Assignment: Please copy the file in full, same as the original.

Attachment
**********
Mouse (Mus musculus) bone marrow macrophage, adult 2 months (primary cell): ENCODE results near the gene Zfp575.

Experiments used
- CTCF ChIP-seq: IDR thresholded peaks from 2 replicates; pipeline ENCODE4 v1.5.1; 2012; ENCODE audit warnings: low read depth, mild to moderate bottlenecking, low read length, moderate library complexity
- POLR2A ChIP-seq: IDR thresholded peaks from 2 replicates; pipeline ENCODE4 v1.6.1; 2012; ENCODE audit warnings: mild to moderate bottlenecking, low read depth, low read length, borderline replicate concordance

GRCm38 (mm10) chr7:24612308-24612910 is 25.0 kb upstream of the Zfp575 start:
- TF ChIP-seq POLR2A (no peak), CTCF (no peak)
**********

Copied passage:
Mouse (Mus musculus) bone marrow macrophage, adult 2 months (primary cell): ENCODE results near the gene Zfp575.

Experiments used
- CTCF ChIP-seq: IDR thresholded peaks from 2 replicates; pipeline ENCODE4 v1.5.1; 2012; ENCODE audit warnings: low read depth, mild to moderate bottlenecking, low read length, moderate library complexity
- POLR2A ChIP-seq: IDR thresholded peaks from 2 replicates; pipeline ENCODE4 v1.6.1; 2012; ENCODE audit warnings: mild to moderate bottlenecking, low read depth, low read length, borderline replicate concordance

GRCm38 (mm10) chr7:24612308-24612910 is 25.0 kb upstream of the Zfp575 start:
- TF ChIP-seq POLR2A (no peak), CTCF (no peak)